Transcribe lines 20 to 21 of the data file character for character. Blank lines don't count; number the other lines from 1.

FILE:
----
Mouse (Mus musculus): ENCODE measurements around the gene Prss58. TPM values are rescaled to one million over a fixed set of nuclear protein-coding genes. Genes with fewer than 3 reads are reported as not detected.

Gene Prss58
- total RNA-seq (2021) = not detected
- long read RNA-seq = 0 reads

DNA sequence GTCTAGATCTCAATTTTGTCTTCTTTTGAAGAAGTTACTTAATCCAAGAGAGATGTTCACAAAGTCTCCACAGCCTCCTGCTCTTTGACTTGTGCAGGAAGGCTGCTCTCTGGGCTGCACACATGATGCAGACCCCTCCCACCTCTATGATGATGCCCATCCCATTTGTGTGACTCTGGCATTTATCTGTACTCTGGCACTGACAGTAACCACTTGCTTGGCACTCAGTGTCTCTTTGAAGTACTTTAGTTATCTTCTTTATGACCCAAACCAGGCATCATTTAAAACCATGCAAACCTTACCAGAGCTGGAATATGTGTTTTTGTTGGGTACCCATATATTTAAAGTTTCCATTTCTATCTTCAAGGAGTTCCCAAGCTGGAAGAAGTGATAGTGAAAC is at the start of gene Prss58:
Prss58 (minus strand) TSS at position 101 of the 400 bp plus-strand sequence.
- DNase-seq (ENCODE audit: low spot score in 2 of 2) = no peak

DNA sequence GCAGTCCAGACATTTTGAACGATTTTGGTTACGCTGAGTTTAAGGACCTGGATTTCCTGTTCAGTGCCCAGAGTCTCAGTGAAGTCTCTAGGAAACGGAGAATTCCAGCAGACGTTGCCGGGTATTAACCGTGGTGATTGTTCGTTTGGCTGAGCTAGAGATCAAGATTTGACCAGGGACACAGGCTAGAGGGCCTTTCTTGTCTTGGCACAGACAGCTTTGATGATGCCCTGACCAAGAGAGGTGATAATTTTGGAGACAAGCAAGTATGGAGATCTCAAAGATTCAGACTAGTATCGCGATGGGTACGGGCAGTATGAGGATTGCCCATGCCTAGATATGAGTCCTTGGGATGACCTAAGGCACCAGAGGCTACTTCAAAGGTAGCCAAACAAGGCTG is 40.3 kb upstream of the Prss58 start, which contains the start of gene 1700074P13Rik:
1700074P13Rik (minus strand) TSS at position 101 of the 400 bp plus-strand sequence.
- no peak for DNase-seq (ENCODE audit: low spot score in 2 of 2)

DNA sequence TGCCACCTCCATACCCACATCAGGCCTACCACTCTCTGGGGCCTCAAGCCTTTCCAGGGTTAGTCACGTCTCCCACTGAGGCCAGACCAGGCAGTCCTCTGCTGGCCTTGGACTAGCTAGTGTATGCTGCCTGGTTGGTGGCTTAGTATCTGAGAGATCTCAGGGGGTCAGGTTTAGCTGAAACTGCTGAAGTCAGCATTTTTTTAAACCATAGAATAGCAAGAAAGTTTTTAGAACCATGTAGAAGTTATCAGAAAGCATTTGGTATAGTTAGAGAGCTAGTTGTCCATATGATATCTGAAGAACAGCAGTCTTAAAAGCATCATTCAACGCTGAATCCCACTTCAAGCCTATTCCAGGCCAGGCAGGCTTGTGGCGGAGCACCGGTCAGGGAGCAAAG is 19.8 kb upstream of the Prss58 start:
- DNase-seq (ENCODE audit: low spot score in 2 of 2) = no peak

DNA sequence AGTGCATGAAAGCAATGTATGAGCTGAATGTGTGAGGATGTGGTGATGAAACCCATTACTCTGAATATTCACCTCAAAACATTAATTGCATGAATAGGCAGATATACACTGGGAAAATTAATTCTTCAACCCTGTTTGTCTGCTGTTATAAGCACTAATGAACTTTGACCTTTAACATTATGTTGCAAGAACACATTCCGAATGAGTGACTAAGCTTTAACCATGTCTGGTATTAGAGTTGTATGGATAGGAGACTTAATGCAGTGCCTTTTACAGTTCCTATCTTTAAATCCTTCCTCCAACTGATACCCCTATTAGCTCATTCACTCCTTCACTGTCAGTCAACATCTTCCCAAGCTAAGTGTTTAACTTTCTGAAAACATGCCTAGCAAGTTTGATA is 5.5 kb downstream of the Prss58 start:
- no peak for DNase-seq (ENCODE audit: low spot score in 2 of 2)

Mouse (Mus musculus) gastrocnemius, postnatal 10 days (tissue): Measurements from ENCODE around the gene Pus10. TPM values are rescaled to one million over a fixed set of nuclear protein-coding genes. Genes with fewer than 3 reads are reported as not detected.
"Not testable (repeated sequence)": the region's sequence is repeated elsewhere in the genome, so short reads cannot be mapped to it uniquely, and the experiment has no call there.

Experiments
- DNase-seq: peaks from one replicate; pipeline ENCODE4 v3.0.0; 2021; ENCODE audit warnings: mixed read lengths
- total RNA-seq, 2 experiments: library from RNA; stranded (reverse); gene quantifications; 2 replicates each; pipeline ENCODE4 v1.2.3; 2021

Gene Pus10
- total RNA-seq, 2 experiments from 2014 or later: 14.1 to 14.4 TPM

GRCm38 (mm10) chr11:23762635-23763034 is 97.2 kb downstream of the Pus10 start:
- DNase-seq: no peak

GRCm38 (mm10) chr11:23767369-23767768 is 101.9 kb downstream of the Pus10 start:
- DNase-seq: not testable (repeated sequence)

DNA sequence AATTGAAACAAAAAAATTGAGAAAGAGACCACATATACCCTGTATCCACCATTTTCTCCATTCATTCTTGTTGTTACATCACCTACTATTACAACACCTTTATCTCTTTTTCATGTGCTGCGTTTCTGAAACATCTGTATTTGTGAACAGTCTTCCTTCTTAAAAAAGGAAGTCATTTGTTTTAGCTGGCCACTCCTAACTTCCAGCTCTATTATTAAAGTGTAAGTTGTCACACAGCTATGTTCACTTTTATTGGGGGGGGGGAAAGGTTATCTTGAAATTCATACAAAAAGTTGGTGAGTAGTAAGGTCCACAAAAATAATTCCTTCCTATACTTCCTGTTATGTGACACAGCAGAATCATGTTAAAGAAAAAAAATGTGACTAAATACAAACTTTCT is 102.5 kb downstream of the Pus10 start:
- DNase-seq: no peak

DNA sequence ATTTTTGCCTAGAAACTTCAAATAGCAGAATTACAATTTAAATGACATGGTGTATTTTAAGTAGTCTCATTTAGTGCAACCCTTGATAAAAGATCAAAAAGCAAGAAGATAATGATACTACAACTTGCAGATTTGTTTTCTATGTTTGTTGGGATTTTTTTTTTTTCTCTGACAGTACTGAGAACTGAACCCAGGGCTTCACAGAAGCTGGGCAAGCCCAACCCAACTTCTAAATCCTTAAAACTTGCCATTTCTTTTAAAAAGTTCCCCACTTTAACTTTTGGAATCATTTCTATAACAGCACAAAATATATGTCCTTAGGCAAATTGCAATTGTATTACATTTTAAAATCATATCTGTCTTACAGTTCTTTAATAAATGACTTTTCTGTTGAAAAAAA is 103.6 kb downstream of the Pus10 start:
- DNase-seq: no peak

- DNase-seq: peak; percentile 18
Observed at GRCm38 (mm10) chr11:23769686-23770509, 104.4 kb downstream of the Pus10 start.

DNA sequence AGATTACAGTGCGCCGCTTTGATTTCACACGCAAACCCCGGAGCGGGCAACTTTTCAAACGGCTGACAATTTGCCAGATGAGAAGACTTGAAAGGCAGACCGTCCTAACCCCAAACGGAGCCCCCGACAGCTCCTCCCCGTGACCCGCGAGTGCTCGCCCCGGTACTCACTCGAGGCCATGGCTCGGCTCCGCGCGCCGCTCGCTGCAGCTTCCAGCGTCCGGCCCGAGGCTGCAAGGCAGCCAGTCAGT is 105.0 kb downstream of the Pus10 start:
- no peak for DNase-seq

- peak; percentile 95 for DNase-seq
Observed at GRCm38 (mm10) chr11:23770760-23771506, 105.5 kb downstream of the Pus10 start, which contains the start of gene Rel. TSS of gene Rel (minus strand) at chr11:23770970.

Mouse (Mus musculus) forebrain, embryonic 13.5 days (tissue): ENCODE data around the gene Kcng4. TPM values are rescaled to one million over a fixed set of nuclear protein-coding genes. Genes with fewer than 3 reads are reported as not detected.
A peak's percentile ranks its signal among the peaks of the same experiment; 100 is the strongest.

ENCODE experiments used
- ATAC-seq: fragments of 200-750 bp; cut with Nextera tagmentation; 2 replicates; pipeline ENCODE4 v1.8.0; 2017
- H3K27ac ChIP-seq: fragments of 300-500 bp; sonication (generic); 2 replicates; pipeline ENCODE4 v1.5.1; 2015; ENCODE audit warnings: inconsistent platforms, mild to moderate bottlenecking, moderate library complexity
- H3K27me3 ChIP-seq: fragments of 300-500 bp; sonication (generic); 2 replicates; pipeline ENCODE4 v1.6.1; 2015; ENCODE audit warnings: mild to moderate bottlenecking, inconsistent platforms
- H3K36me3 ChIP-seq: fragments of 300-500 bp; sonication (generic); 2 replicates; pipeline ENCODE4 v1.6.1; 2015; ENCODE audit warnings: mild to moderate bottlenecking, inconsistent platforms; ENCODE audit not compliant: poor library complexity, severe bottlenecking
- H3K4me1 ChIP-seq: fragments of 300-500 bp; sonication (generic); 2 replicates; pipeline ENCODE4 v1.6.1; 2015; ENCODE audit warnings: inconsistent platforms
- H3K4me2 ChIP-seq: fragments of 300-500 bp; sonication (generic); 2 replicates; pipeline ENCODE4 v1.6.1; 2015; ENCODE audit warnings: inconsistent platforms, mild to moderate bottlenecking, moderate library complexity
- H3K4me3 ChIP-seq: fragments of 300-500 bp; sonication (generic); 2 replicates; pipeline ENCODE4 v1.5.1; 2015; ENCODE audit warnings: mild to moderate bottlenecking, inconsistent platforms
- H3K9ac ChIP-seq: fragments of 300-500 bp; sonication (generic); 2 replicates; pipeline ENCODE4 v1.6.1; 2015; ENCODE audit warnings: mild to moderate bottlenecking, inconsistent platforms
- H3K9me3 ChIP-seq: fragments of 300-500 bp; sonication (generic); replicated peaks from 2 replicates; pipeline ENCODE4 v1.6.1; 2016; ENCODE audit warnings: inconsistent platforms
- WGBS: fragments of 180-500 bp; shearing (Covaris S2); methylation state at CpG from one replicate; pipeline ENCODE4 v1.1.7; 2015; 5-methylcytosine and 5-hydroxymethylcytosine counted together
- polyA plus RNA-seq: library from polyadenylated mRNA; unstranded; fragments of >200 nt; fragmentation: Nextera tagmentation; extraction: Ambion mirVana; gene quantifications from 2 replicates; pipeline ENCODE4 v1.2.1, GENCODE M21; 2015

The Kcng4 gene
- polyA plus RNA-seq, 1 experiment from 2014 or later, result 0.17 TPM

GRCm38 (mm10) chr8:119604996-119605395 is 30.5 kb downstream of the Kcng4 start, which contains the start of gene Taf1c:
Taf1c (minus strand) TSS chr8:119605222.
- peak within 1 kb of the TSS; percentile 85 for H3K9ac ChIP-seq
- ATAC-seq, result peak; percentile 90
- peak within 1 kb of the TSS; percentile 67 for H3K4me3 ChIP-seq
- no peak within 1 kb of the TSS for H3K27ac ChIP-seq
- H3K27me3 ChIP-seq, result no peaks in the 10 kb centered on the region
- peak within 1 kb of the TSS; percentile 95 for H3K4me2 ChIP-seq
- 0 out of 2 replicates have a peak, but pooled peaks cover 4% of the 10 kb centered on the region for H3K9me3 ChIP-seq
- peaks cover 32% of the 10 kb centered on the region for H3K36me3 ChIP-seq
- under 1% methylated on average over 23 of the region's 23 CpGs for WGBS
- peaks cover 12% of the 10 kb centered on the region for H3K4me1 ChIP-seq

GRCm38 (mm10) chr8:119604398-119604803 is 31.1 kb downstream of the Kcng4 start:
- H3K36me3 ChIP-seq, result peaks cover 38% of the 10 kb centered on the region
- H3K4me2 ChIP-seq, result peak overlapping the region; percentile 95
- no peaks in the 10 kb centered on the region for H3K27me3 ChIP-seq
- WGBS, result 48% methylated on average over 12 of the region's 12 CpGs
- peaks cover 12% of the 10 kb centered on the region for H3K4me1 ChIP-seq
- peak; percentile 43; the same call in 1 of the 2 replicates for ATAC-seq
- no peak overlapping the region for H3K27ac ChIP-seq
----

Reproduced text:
Gene Pus10
- total RNA-seq, 2 experiments from 2014 or later: 14.1 to 14.4 TPM